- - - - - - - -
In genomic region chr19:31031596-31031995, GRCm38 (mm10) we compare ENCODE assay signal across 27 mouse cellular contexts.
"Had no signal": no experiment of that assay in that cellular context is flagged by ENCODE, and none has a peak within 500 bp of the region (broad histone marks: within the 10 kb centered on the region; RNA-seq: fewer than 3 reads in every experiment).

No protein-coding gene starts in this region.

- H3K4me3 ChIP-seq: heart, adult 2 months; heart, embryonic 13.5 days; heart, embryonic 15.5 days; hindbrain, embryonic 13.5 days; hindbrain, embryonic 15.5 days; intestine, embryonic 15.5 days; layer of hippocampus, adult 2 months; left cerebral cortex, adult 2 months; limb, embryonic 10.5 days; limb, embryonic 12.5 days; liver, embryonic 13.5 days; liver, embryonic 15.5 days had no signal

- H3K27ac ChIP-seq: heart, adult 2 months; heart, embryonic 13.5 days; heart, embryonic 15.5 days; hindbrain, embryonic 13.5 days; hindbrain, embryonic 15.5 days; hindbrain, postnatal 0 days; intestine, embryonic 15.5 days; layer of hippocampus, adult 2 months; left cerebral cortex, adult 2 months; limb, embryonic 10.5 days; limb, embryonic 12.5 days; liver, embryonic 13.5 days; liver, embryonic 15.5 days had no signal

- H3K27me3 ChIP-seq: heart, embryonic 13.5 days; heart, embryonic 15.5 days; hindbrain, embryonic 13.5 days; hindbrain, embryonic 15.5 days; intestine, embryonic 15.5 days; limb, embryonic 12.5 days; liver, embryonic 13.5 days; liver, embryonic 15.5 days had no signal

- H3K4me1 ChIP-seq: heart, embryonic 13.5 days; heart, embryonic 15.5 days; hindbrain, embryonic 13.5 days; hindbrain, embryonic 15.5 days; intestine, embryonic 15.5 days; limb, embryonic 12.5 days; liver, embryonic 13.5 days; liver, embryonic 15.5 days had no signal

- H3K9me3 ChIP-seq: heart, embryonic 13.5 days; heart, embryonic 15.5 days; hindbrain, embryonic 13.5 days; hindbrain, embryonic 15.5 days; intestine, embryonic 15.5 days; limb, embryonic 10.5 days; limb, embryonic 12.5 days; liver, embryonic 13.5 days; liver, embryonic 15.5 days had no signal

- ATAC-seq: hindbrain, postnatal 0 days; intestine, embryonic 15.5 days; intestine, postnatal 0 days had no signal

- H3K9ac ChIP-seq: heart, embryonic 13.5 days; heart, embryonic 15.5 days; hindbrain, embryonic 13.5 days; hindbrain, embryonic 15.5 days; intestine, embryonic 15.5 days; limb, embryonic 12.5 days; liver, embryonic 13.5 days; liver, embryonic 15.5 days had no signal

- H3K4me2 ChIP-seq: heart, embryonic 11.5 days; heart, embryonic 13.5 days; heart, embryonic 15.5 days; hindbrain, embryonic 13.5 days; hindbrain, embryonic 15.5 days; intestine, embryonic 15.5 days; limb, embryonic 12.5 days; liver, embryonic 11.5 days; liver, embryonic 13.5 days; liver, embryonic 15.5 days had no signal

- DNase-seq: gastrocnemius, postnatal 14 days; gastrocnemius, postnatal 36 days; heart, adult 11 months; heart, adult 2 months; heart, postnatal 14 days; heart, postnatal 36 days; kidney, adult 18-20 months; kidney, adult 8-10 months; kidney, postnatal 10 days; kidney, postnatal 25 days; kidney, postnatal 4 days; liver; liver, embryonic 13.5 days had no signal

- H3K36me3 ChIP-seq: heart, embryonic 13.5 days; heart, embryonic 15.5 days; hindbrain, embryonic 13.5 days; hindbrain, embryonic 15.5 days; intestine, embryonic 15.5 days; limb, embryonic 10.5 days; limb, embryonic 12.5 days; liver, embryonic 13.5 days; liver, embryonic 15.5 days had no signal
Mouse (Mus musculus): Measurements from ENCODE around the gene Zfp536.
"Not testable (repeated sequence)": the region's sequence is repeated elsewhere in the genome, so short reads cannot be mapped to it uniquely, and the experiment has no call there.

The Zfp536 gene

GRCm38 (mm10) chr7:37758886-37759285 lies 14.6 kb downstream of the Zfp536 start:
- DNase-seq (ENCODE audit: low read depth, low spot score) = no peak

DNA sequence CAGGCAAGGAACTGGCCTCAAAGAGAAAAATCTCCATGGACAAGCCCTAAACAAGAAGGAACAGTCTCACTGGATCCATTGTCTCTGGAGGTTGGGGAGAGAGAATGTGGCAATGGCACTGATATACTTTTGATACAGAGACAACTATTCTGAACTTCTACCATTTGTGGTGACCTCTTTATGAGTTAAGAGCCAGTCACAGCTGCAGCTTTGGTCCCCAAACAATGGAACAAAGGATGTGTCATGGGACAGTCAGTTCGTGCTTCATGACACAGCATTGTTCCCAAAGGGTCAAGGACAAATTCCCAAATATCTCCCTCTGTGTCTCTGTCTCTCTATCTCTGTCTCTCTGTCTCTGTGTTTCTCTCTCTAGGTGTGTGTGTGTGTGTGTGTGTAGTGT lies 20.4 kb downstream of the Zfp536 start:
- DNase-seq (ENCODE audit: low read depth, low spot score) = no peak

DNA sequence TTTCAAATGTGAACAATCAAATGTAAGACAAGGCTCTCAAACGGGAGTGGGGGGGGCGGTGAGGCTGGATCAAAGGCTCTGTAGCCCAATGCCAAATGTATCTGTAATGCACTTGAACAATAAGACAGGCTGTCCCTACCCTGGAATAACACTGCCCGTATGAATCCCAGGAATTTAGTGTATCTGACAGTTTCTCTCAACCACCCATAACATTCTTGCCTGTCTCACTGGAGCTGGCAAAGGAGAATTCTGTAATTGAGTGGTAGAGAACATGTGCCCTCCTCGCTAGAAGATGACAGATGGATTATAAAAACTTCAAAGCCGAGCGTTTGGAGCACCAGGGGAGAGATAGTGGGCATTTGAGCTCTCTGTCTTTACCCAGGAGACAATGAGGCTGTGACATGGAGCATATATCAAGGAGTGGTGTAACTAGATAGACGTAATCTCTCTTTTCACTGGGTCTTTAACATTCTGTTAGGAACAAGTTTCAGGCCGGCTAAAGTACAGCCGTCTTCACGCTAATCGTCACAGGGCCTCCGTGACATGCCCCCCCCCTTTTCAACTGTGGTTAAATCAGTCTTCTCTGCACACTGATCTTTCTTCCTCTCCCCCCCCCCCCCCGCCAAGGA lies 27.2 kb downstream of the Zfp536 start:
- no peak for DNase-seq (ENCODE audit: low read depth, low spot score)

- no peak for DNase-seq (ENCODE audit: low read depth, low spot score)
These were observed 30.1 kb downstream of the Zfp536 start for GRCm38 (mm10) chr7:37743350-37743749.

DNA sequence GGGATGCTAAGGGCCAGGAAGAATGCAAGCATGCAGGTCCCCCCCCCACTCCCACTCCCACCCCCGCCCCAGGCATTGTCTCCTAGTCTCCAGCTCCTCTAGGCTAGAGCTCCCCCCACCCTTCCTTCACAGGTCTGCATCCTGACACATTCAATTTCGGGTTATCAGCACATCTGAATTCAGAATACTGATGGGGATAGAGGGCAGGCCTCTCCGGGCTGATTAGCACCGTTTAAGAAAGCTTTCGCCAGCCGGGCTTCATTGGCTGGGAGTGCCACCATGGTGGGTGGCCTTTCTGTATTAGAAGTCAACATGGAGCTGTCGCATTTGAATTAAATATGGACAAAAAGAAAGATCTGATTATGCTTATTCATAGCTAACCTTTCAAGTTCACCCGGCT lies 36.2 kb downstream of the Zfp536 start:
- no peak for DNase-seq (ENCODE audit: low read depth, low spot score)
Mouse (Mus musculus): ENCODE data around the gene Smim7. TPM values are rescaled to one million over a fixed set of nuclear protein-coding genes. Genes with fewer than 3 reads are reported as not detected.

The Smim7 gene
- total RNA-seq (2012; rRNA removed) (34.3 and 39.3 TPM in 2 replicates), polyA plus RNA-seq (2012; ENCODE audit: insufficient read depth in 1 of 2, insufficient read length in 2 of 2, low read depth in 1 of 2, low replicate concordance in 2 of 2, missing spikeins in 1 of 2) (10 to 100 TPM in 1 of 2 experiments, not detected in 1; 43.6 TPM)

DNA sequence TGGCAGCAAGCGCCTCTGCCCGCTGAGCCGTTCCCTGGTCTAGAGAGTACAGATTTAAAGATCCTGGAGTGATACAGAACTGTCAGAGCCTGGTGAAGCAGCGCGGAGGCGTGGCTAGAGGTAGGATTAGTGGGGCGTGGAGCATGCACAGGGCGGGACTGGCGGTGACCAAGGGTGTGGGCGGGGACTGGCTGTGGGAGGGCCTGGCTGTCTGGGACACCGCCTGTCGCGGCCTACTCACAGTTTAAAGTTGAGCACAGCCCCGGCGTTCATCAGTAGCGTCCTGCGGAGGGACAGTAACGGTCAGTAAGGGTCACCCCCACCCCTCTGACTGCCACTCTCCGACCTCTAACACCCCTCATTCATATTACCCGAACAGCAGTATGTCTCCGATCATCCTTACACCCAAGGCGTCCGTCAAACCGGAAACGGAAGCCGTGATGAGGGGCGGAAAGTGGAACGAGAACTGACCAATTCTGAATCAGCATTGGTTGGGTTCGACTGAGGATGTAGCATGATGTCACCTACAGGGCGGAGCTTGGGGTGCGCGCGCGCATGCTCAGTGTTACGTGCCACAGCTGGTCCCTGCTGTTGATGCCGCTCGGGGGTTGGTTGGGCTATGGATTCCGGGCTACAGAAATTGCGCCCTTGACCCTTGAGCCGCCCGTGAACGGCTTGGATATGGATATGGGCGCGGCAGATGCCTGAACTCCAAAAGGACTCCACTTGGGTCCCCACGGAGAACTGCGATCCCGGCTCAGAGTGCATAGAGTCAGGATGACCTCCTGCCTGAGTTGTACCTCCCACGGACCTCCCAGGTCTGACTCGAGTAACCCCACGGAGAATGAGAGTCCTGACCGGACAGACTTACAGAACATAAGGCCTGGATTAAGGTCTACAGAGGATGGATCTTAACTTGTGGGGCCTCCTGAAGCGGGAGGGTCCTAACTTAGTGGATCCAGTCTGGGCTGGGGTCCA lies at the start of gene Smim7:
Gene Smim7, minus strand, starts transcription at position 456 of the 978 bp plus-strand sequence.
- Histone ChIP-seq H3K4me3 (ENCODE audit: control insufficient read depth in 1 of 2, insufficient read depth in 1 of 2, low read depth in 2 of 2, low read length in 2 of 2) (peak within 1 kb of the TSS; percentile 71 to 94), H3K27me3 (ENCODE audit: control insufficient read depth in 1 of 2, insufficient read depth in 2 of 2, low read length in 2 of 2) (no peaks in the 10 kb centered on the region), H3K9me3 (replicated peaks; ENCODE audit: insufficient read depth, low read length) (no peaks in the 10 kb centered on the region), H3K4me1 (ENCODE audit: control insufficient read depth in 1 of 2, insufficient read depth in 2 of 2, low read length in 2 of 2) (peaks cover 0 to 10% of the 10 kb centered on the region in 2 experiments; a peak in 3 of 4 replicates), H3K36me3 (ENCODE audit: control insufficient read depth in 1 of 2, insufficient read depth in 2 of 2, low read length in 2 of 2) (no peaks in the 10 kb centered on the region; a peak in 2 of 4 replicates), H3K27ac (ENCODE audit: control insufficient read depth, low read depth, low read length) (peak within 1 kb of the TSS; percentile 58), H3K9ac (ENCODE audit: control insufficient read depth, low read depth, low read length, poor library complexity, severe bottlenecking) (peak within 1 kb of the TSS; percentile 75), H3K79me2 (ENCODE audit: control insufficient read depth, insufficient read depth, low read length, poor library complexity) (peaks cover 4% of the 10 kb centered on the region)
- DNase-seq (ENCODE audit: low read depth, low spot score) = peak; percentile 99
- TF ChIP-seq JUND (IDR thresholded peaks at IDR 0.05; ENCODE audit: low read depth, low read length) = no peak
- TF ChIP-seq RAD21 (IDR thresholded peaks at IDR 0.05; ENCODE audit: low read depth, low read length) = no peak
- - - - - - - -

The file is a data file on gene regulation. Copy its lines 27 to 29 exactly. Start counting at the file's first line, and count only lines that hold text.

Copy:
Mouse (Mus musculus): ENCODE data around the gene Smim7. TPM values are rescaled to one million over a fixed set of nuclear protein-coding genes. Genes with fewer than 3 reads are reported as not detected.

The Smim7 gene
- total RNA-seq (2012; rRNA removed) (34.3 and 39.3 TPM in 2 replicates), polyA plus RNA-seq (2012; ENCODE audit: insufficient read depth in 1 of 2, insufficient read length in 2 of 2, low read depth in 1 of 2, low replicate concordance in 2 of 2, missing spikeins in 1 of 2) (10 to 100 TPM in 1 of 2 experiments, not detected in 1; 43.6 TPM)